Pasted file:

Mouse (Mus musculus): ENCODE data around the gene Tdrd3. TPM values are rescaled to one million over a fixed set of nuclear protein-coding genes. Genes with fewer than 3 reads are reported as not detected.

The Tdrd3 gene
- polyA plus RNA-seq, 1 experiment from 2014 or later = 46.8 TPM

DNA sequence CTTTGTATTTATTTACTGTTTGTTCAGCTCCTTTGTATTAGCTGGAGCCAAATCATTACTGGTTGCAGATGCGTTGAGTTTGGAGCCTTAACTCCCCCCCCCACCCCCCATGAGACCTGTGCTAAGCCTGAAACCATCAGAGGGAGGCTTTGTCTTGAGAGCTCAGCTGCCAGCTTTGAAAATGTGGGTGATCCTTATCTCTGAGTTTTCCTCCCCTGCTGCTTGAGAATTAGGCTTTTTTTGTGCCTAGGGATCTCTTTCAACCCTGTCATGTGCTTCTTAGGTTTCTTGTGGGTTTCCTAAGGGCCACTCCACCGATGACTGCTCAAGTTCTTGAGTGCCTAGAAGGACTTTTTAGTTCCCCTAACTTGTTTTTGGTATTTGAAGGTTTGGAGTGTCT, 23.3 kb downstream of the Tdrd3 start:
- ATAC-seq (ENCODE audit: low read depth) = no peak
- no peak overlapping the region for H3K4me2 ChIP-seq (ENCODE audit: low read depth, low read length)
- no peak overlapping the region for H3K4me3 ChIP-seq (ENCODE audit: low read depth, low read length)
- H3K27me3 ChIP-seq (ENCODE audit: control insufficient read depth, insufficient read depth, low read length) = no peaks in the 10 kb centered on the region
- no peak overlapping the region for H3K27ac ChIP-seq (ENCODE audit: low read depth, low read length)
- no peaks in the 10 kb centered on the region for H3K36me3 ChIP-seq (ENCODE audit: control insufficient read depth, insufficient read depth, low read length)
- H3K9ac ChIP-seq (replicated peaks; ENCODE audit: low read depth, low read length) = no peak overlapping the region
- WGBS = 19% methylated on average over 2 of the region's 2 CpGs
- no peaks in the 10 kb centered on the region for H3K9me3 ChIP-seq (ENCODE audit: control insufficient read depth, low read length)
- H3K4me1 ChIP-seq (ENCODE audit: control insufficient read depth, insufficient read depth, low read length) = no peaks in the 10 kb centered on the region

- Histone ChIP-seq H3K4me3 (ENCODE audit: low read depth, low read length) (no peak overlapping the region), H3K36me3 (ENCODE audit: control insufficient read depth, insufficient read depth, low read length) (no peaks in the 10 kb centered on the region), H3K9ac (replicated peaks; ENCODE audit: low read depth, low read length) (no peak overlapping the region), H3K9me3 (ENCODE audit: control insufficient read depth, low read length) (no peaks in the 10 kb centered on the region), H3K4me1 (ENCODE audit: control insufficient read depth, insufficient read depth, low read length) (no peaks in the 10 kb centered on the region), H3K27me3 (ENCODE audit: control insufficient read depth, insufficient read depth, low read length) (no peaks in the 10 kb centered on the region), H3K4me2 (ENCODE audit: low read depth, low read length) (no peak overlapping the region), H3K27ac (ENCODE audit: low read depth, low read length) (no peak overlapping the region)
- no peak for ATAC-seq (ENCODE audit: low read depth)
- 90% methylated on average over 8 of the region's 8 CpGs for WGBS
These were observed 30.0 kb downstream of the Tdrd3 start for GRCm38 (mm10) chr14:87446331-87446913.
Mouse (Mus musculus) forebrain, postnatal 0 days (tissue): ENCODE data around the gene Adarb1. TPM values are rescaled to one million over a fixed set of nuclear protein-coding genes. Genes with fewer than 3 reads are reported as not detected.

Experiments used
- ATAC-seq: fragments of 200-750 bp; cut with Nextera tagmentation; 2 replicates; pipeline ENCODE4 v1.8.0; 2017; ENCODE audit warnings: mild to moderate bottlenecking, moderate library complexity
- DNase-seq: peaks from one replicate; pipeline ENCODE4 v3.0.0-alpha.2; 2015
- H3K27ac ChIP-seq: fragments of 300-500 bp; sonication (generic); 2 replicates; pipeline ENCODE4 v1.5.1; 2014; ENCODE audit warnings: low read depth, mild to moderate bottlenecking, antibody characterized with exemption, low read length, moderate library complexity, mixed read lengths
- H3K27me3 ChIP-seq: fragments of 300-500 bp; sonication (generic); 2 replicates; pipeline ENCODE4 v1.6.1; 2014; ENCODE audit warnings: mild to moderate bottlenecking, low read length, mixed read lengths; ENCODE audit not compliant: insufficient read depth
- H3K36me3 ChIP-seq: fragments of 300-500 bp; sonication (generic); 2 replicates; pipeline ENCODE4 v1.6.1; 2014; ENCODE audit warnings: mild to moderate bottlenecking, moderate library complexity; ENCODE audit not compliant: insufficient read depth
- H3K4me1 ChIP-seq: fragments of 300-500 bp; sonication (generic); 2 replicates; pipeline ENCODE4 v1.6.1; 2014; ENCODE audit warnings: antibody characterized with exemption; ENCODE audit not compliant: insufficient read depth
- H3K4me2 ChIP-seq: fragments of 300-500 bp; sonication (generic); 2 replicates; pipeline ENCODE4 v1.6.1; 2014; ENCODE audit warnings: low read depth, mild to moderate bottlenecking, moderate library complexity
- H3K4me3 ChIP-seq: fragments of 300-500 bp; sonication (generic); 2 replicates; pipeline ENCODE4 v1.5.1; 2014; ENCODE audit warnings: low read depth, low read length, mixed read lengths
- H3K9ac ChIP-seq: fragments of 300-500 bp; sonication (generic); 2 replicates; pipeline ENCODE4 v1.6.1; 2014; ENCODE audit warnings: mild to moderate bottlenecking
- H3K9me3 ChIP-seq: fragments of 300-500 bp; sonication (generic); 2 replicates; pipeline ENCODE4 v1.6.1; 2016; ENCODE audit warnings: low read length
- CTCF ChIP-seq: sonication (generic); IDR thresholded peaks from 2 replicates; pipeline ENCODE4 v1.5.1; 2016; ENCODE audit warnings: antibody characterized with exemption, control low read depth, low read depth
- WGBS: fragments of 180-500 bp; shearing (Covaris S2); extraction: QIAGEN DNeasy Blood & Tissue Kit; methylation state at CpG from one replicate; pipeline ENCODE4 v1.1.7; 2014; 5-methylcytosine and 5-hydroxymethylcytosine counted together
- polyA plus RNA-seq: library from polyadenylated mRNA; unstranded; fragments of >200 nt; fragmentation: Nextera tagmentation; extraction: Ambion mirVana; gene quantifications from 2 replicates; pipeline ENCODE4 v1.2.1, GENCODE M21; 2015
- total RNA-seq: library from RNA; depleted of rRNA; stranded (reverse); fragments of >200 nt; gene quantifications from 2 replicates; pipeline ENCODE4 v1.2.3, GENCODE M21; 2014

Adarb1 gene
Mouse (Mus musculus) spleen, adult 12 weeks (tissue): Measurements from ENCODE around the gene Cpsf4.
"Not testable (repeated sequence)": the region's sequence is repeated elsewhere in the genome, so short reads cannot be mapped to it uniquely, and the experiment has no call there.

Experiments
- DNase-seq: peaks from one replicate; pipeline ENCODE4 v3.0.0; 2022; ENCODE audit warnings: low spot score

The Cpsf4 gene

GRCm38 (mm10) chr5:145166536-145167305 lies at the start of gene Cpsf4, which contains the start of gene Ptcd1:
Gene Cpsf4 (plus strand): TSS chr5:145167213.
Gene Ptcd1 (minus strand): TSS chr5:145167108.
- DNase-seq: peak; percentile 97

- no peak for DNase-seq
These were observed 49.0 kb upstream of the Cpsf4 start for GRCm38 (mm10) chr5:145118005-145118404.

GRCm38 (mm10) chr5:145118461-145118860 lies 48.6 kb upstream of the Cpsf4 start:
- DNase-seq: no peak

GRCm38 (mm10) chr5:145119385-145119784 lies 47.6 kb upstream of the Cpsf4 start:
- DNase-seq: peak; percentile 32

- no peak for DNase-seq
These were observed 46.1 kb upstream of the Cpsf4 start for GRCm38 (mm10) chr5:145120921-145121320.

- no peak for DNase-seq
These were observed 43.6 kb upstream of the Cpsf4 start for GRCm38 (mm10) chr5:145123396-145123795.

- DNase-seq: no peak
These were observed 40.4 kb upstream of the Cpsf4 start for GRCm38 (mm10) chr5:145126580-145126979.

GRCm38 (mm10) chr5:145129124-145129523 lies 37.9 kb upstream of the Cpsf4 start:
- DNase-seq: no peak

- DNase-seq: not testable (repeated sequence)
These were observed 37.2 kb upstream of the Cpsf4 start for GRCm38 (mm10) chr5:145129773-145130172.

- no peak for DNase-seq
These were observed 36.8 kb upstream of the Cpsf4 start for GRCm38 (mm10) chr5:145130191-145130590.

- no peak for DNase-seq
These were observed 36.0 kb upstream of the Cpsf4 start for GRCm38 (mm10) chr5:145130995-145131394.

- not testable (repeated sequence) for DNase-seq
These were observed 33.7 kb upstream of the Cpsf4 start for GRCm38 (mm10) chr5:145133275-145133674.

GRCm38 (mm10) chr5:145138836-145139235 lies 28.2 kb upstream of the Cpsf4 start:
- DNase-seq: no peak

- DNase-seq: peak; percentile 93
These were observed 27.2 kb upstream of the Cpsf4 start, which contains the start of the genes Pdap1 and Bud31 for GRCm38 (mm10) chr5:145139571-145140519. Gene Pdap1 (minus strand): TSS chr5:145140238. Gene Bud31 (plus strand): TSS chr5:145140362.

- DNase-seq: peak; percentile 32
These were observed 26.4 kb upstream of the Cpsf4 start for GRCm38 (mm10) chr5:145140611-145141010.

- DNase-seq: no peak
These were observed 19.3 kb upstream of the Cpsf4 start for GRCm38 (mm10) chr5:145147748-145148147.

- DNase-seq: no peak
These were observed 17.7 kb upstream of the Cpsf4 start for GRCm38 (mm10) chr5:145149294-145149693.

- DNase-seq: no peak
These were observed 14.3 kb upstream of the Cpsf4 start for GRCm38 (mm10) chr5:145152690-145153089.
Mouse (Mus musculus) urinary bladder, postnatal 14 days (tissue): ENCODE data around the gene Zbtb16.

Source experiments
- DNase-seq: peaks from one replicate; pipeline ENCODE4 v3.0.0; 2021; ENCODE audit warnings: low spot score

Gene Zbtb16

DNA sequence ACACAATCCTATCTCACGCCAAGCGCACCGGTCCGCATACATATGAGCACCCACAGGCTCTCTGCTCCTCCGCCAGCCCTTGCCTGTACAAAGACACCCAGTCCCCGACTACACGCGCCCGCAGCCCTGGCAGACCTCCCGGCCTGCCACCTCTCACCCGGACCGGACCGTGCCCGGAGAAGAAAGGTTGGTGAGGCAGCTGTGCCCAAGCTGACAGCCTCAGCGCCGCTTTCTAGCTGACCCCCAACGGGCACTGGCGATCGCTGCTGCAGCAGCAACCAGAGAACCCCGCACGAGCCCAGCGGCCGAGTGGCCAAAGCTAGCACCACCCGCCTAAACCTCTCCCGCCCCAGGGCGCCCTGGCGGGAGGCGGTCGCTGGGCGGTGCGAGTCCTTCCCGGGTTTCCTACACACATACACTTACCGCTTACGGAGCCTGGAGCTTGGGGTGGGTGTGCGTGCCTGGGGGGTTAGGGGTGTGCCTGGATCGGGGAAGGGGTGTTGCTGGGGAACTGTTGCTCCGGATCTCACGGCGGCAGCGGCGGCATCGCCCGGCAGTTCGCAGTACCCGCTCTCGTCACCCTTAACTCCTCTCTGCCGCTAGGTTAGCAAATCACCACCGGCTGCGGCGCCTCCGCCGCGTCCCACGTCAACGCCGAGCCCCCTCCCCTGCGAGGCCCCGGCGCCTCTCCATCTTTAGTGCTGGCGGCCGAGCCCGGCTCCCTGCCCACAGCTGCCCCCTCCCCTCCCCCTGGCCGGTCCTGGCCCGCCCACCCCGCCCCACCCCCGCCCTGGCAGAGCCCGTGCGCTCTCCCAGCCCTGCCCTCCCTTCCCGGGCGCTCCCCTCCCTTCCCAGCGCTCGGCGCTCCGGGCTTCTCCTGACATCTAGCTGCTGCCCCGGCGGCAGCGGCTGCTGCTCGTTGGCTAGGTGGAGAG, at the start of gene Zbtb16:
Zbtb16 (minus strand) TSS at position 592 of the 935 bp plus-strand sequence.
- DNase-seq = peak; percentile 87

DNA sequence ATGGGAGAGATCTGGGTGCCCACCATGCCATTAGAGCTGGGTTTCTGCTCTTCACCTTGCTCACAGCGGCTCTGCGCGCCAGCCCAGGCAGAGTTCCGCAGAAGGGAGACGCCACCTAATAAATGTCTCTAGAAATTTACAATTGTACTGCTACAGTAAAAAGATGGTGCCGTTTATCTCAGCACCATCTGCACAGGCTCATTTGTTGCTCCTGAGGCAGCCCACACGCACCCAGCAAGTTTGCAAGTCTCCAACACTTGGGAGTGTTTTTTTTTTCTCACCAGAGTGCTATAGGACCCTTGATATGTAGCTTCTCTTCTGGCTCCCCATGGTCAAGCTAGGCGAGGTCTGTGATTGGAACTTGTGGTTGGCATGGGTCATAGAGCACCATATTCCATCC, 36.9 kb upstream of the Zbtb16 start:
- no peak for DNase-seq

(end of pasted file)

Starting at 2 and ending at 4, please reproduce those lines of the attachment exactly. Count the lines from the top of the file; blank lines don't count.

The Tdrd3 gene
- polyA plus RNA-seq, 1 experiment from 2014 or later = 46.8 TPM

DNA sequence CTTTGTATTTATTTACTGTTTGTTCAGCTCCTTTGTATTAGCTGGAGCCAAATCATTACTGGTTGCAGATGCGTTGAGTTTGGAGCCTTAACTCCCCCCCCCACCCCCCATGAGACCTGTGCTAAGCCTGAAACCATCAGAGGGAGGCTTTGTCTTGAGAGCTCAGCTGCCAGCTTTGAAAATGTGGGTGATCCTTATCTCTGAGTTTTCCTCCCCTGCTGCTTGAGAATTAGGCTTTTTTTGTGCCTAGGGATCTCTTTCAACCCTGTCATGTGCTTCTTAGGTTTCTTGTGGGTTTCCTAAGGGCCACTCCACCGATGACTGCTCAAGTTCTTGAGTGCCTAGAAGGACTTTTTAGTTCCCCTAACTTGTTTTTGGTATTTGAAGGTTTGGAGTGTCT, 23.3 kb downstream of the Tdrd3 start: